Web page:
Keillor says MPR investigation inadequate

Garrison Keillor
Garrison Keillor sings during rehearsal on June 30, 2016, ahead of Keillor's final time hosting "A Prairie Home Companion" at the Hollywood Bowl in Los Angeles.
Nate Ryan | MPR 2016

Updated: 8:57 a.m. | Posted: 6:01 a.m.

Garrison Keillor says Minnesota Public Radio was wrong to cut business ties with him last week without fully investigating what a senior executive has described as "multiple allegations" against the former "A Prairie Home Companion" host spanning an extended period of time.

Jon McTaggart, CEO of MPR's parent company American Public Media Group, addressed the issue at an employee meeting Wednesday. McTaggart didn't provide details of the allegations against the 75-year-old veteran broadcaster, saying only that he has shared them with lawyers and board members.

MPR reporters refused to attend the meeting because its contents had been declared off the record, but they compiled a report based on interviews with colleagues who did. APMG doesn't plan to issue a statement about the meeting.

Keillor announced Nov. 30 that MPR had terminated his contracts after four decades of entertaining public radio listeners with tales of small-town characters. He said was fired over "a story that I think is more interesting and more complicated than the version MPR heard." Keillor didn't provide details to the Associated Press but later told the Minneapolis Star Tribune that he had put his hand on a woman's bare back when trying to console her.

Gain a Better Understanding of Today

MPR News is not just a listener supported source of information, it's a resource where listeners are supported. We take you beyond the headlines to the world we share in Minnesota. Become a sustainer today to fuel MPR News all year long.

Last week, an MPR spokesperson said the company had received multiple allegations of "inappropriate behavior" against Keillor involving one person who worked with him during his time hosting "A Prairie Home Companion." Keillor retired as host of the show in 2016, but had continued to work for MPR on various projects.

McTaggart said Wednesday that he alone knew the content of the "multiple allegations" against Keillor spanning an extended period of time.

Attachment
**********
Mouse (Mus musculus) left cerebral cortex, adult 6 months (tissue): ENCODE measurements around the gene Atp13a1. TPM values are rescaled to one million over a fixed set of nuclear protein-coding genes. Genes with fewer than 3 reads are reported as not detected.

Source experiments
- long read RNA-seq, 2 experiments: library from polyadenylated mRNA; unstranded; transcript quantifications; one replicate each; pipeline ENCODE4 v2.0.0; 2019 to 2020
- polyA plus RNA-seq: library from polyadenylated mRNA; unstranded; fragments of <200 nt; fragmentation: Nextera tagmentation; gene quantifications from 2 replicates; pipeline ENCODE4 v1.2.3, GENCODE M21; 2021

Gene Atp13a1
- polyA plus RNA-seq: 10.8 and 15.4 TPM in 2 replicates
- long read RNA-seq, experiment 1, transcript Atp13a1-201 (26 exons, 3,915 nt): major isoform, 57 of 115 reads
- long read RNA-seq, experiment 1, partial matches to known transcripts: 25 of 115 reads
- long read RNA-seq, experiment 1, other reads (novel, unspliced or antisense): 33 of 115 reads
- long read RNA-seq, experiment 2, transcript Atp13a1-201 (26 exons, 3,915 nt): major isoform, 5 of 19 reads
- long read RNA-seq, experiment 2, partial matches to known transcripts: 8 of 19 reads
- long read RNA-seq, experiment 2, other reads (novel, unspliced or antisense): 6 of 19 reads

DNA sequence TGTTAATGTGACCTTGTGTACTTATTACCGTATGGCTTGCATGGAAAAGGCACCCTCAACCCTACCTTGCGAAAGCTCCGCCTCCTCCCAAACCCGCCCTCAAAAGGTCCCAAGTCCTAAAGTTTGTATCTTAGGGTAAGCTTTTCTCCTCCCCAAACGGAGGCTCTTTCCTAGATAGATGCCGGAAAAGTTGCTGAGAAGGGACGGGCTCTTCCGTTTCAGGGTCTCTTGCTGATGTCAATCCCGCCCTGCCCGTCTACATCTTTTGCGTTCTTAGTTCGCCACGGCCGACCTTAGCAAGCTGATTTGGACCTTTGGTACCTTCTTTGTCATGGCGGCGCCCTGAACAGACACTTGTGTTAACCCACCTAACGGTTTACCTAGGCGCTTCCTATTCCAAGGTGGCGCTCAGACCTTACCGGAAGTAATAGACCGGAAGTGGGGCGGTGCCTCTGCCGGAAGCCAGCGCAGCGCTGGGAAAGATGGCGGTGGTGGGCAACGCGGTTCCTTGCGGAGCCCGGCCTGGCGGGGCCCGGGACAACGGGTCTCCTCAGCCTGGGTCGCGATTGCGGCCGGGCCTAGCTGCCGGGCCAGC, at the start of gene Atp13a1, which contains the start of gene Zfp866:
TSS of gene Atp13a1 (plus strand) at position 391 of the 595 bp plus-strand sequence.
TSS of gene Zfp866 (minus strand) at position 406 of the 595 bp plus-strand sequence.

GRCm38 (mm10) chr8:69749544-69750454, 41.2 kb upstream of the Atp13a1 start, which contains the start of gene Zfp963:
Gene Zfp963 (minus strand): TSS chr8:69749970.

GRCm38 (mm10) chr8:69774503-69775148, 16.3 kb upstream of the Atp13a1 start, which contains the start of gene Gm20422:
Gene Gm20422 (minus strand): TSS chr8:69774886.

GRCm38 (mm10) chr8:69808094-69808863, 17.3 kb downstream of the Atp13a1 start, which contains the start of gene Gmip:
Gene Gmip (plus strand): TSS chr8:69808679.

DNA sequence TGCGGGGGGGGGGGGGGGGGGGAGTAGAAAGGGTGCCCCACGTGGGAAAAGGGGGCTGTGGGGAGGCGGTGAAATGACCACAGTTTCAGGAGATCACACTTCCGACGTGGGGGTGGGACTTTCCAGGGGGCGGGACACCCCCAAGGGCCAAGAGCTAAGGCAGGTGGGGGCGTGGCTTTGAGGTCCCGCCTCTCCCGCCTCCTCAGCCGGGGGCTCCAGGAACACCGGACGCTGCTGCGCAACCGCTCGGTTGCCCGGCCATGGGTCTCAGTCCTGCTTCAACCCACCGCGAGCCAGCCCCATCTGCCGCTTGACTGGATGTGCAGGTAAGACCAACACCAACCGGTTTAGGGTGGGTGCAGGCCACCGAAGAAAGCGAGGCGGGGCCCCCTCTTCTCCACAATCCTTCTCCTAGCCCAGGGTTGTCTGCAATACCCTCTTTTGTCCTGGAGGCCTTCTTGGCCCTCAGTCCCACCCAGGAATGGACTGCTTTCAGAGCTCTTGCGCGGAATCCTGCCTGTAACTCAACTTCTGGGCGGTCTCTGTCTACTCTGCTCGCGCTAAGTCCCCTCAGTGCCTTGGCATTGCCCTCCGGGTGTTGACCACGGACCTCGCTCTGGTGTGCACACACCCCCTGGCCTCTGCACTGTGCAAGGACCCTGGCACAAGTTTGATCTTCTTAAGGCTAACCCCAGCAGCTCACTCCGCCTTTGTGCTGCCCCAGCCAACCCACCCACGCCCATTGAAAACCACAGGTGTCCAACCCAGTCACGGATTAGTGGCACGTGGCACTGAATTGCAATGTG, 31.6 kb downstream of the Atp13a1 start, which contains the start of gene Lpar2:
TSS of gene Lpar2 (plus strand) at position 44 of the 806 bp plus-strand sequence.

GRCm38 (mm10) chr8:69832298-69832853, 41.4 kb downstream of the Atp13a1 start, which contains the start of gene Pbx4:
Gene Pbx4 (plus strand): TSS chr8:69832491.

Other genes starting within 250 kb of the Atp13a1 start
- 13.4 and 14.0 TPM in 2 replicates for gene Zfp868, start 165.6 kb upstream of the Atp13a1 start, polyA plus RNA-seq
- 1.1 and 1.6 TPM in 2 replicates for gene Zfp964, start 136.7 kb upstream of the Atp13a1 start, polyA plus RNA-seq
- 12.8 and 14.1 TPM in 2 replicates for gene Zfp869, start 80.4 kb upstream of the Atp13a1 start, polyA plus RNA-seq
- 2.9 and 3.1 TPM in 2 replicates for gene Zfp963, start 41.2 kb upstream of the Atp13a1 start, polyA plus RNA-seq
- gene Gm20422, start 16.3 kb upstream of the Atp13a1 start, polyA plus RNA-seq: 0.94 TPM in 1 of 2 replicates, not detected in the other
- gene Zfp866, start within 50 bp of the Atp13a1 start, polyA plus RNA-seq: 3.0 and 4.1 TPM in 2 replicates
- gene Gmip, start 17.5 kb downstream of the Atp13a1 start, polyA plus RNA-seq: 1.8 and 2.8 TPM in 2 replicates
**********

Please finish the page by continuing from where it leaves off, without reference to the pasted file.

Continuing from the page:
Keillor's attorney emailed a statement early Thursday stressing that they know of allegations made by "one individual." "We trust that Mr. McTaggart will set the record straight in this respect to avoid any misperceptions on that point," Eric Nilsson said in the statement.

The company maintains it has received complaints from two individuals formerly associated with "A Prairie Home Companion." Both alleged multiple incidents of inappropriate behavior by Mr. Keillor, according to MPR spokesperson Angie Andresen. Only one person claimed the behavior was directed at her.

"The allegations were carefully investigated before MPR made the decision to terminate contracts with Mr. Keillor," Andresen said Thursday morning in an email to MPR News.

Keillor told the Associated Press in an email that he was not at the meeting hosted by McTaggart, so he couldn't provide details of what was said. But he expressed disappointment at the company's response to the allegations.

"I expect to deal with MPR soon to try to fix the enormous mistake they have made by not conducting a full and fair investigation," he said.

Nilsson, Keillor's attorney, said the veteran broadcaster wants a swift resolution of the matter and "with it expects a full restoration of his reputation."

"The Prairie Home Companion" continues with Keillor's hand-picked successor, mandolinist Chris Thile.

MPR News reporter Laura Yuen contributed to this report.